The original plan had been for Elaine, my beautiful Brazilian wife, to travel to our home in NJ to celebrate my birthday. We had hoped that she would be able to clear up her business in Rio before coming to the United States. However, man plans and god laughs. The apartment she owned and wanted to rent had issues. It had to be painted. A leak repaired. So it was decided that I would come to Rio to celebrate another trip around the sun.
I was not overwhelming happy about this turn of events. I would have preferred to stay at our home with our dog and not have to travel for 10 hours by plane with the Covid 19 being spit at me by random strangers. While not exactly a terrifying prospect it was certainly enough to give me pause. But if were not me, Elaine would had to run the gauntlet. And, I am, a more experienced traveler. So I went.
The trip down was relatively easy. I washed my hands every fifteen minutes and used hand sanitizer in between. A slight exaggeration but it certainly felt that way. My sense of panic was also held in check by the fact that the airports I traversed (Newark, Miami) were relatively empty, about 1/3 of normal, and that I was also bumped to business class. I was greatly relieved on my first flight when my seat mate broke out a wipe and cleaned her area just as I had done myself a few minutes previously. The second flight from Rio to Miami I was in my only little pod and as on the first flight nary a cough was heard. But there was a large amount of hand washing and sanitizing.
Rio was gorgeous, as usual, and hot, as befits the summer and it felt good to feel the heat and the sun. However driving home we past a number of favelas (institutional slums) that are scattered throughout Rio. They are densely populated with the working poor and I couldn’t help but think and express to Elaine that if Covid 19 happen to take root there it would be all over for the city. Frankly the thought of it made me shiver. Especially considering the sorry state of public health in Brazil and the institutional corruption that seems to take place in Brazil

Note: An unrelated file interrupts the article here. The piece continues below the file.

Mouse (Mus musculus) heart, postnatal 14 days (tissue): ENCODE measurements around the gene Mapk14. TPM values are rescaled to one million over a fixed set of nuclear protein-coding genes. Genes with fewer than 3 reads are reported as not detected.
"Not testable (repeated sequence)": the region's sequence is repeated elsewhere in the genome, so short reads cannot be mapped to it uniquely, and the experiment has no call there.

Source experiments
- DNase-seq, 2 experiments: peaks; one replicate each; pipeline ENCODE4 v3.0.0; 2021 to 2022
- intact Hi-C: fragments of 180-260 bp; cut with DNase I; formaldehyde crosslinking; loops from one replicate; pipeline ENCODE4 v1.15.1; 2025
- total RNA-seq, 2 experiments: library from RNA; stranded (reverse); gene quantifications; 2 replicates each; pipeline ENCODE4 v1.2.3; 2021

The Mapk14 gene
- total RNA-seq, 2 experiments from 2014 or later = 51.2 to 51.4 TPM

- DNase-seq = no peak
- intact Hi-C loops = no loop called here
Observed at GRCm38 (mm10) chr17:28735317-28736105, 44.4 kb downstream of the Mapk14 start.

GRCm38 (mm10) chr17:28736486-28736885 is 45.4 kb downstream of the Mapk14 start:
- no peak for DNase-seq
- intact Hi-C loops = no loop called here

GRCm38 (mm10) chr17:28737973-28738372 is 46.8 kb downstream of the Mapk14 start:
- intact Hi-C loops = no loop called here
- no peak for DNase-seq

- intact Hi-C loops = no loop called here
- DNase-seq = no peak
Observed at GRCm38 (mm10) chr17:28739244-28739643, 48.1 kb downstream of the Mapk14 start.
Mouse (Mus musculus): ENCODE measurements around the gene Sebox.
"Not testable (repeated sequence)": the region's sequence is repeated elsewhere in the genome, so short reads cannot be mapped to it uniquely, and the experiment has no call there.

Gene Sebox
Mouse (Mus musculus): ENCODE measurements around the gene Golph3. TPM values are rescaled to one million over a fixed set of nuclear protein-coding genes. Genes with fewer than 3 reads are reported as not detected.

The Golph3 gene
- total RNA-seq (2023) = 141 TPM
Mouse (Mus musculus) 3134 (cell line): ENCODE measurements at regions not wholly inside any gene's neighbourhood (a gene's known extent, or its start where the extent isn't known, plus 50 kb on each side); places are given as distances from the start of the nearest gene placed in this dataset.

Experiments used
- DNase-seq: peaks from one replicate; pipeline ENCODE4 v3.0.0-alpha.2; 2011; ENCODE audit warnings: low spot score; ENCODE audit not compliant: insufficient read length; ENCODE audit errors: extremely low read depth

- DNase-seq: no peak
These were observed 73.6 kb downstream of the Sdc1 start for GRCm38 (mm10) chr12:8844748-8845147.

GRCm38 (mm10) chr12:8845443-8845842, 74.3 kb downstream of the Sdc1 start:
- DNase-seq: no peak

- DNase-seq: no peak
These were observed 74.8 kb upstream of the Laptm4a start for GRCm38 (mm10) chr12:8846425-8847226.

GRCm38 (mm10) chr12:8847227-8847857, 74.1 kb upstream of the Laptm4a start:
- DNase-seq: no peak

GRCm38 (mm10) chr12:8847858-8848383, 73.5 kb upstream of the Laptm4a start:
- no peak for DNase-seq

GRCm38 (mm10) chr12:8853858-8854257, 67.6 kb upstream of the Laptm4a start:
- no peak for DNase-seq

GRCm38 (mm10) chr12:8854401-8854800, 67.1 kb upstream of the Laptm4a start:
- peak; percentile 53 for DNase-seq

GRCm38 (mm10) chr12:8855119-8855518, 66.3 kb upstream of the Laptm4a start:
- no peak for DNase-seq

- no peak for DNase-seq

We didn’t stay in Rio long. Just the night. Then we packed our car and drove south to the Costa Verde and Paraty our ultimate destination. It is a stunning drive through verdant mountains of tropical forests and amazing vistas of an azure ocean. It was easy to forget the world we had come from where the only news was of pandemic, global panic and markets falling to pieces.
And even though Paraty is a tourist destination it was relatively easy to avoid crowds as many were staying away. We could eat at restaurants and maintain social distancing. We could go on a boat tour by ourselves. We washed our hands and sanitized and felt relatively safe even when we went to the beach as very few ventured there. Any edge that was left on our worry was rounded off by cold beer and the local specialty of Cachaça.
Just before we left Elaine learned from one of her Whatsap groups that American Airlines had suspended all flights from the US and Brazil. I checked on my AA app and told her friend must have heard it wrong as it was telling me we were leaving on time. Famous last words. At a rest stop where the rest rooms had no soap and hand sanitizer was employed instead my phone beeped letting me know that I needed to rebook my flight home as mine had been cancelled.
We finished our drive in comfortable silence. Both of us lost in the ramifications of my flight cancellation. What it meant globally regarding the pandemic. What it meant locally for Rio. Ultimately what it meant to us. At home in New Jersey I had been a stickler about preparedness since 9.11. We could literally go weeks without ever having to leave the house. But here in Rio, where shopping is far more likely to be a daily thing, we were not prepared.
I told Elaine that we did not need to decide right now but my vote was to abandon Brazil and fly back to US. She told me that she preferred to stay . She had things to do and bills to pay. I wanted to say to her that if she was sick or dead none of that would matter. But I held my tongue. There would be time, I thought wrongly, for that conversation.
When I arrived at our home in Barra de Tijuca I called American Airlines in the fervent hope that I could reschedule my flight and get Elaine booked as well. The very kind woman from American Airlines regretted to tell me the next flight I could book with them was May 7.